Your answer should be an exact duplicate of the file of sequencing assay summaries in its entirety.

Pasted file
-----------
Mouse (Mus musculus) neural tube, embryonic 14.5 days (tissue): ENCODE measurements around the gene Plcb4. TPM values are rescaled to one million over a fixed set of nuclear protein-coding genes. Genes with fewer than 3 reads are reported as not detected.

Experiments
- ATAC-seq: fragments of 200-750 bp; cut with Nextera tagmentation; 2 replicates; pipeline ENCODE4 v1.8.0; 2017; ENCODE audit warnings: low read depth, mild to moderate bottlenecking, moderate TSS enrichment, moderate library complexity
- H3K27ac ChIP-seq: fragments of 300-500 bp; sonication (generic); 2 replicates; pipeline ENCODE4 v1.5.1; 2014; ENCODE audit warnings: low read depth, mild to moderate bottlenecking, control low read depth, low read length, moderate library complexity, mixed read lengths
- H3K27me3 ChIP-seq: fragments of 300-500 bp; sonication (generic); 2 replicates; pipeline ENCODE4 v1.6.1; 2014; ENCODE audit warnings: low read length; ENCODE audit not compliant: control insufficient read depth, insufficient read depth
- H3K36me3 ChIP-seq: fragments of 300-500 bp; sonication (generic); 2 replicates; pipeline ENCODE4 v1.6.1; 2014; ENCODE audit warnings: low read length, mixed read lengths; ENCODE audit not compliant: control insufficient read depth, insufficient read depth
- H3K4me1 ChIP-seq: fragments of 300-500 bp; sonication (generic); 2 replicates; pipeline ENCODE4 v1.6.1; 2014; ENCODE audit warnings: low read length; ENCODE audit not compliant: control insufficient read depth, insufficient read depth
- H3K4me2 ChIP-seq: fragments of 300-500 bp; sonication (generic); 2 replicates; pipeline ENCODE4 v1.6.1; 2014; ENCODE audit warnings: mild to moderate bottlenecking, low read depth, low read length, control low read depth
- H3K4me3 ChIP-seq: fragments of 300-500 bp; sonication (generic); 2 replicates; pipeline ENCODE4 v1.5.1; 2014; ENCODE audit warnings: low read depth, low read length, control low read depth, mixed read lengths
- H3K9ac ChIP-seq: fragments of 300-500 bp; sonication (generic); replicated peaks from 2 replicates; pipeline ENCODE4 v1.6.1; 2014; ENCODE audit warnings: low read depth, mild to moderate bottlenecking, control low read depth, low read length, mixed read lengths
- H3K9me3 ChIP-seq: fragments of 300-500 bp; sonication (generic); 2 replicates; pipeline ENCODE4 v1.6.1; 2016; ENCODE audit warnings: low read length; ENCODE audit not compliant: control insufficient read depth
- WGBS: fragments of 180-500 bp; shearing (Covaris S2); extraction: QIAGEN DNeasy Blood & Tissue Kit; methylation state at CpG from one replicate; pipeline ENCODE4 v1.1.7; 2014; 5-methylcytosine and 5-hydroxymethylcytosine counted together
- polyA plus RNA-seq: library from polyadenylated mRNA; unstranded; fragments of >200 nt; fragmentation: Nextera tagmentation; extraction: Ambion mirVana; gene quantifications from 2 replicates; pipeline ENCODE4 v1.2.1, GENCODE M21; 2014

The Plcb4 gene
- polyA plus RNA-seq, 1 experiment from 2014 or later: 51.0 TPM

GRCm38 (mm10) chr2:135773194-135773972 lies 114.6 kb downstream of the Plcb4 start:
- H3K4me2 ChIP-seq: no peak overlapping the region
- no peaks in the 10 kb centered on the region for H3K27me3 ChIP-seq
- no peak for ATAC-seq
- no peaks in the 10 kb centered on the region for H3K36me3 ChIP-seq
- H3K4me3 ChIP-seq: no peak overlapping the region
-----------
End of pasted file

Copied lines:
Mouse (Mus musculus) neural tube, embryonic 14.5 days (tissue): ENCODE measurements around the gene Plcb4. TPM values are rescaled to one million over a fixed set of nuclear protein-coding genes. Genes with fewer than 3 reads are reported as not detected.

Experiments
- ATAC-seq: fragments of 200-750 bp; cut with Nextera tagmentation; 2 replicates; pipeline ENCODE4 v1.8.0; 2017; ENCODE audit warnings: low read depth, mild to moderate bottlenecking, moderate TSS enrichment, moderate library complexity
- H3K27ac ChIP-seq: fragments of 300-500 bp; sonication (generic); 2 replicates; pipeline ENCODE4 v1.5.1; 2014; ENCODE audit warnings: low read depth, mild to moderate bottlenecking, control low read depth, low read length, moderate library complexity, mixed read lengths
- H3K27me3 ChIP-seq: fragments of 300-500 bp; sonication (generic); 2 replicates; pipeline ENCODE4 v1.6.1; 2014; ENCODE audit warnings: low read length; ENCODE audit not compliant: control insufficient read depth, insufficient read depth
- H3K36me3 ChIP-seq: fragments of 300-500 bp; sonication (generic); 2 replicates; pipeline ENCODE4 v1.6.1; 2014; ENCODE audit warnings: low read length, mixed read lengths; ENCODE audit not compliant: control insufficient read depth, insufficient read depth
- H3K4me1 ChIP-seq: fragments of 300-500 bp; sonication (generic); 2 replicates; pipeline ENCODE4 v1.6.1; 2014; ENCODE audit warnings: low read length; ENCODE audit not compliant: control insufficient read depth, insufficient read depth
- H3K4me2 ChIP-seq: fragments of 300-500 bp; sonication (generic); 2 replicates; pipeline ENCODE4 v1.6.1; 2014; ENCODE audit warnings: mild to moderate bottlenecking, low read depth, low read length, control low read depth
- H3K4me3 ChIP-seq: fragments of 300-500 bp; sonication (generic); 2 replicates; pipeline ENCODE4 v1.5.1; 2014; ENCODE audit warnings: low read depth, low read length, control low read depth, mixed read lengths
- H3K9ac ChIP-seq: fragments of 300-500 bp; sonication (generic); replicated peaks from 2 replicates; pipeline ENCODE4 v1.6.1; 2014; ENCODE audit warnings: low read depth, mild to moderate bottlenecking, control low read depth, low read length, mixed read lengths
- H3K9me3 ChIP-seq: fragments of 300-500 bp; sonication (generic); 2 replicates; pipeline ENCODE4 v1.6.1; 2016; ENCODE audit warnings: low read length; ENCODE audit not compliant: control insufficient read depth
- WGBS: fragments of 180-500 bp; shearing (Covaris S2); extraction: QIAGEN DNeasy Blood & Tissue Kit; methylation state at CpG from one replicate; pipeline ENCODE4 v1.1.7; 2014; 5-methylcytosine and 5-hydroxymethylcytosine counted together
- polyA plus RNA-seq: library from polyadenylated mRNA; unstranded; fragments of >200 nt; fragmentation: Nextera tagmentation; extraction: Ambion mirVana; gene quantifications from 2 replicates; pipeline ENCODE4 v1.2.1, GENCODE M21; 2014

The Plcb4 gene
- polyA plus RNA-seq, 1 experiment from 2014 or later: 51.0 TPM

GRCm38 (mm10) chr2:135773194-135773972 lies 114.6 kb downstream of the Plcb4 start:
- H3K4me2 ChIP-seq: no peak overlapping the region
- no peaks in the 10 kb centered on the region for H3K27me3 ChIP-seq
- no peak for ATAC-seq
- no peaks in the 10 kb centered on the region for H3K36me3 ChIP-seq
- H3K4me3 ChIP-seq: no peak overlapping the region